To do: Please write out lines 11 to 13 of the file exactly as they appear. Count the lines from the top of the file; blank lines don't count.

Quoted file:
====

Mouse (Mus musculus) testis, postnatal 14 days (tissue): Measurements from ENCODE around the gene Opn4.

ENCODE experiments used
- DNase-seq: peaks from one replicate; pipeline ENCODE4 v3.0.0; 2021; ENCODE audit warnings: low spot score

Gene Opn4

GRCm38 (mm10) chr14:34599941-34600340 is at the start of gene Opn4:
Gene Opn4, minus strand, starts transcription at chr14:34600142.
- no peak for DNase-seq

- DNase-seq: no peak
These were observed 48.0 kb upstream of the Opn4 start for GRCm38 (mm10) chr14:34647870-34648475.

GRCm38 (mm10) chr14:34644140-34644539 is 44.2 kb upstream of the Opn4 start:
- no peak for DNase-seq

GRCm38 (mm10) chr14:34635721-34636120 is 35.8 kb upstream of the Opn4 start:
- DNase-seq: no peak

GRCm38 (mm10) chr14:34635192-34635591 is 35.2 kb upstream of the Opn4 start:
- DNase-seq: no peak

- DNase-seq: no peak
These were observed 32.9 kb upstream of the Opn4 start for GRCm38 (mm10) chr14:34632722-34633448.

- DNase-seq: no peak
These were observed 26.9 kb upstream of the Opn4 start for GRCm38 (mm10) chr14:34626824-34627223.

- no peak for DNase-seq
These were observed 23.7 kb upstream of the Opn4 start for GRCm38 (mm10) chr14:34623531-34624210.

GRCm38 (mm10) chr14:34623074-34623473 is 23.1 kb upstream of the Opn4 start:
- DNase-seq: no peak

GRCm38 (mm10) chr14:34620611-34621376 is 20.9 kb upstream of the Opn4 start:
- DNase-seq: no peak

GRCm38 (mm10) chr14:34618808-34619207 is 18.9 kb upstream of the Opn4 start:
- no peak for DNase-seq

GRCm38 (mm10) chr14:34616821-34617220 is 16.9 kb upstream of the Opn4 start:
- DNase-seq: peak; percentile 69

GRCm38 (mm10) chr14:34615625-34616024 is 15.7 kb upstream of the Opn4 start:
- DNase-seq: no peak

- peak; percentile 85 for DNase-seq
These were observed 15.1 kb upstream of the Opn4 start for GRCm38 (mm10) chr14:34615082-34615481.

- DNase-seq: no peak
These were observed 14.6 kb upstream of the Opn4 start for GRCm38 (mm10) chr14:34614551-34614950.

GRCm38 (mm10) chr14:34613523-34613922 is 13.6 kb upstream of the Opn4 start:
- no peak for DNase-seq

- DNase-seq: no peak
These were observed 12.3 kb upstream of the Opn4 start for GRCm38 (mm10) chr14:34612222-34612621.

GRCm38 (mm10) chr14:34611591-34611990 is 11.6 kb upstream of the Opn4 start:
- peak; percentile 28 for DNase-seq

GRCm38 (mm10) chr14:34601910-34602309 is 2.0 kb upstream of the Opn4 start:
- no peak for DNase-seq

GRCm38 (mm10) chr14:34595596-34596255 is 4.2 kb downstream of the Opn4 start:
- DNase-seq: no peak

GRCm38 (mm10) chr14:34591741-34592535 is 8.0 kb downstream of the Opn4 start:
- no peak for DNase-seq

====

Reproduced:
- no peak for DNase-seq

GRCm38 (mm10) chr14:34635721-34636120 is 35.8 kb upstream of the Opn4 start:
- DNase-seq: no peak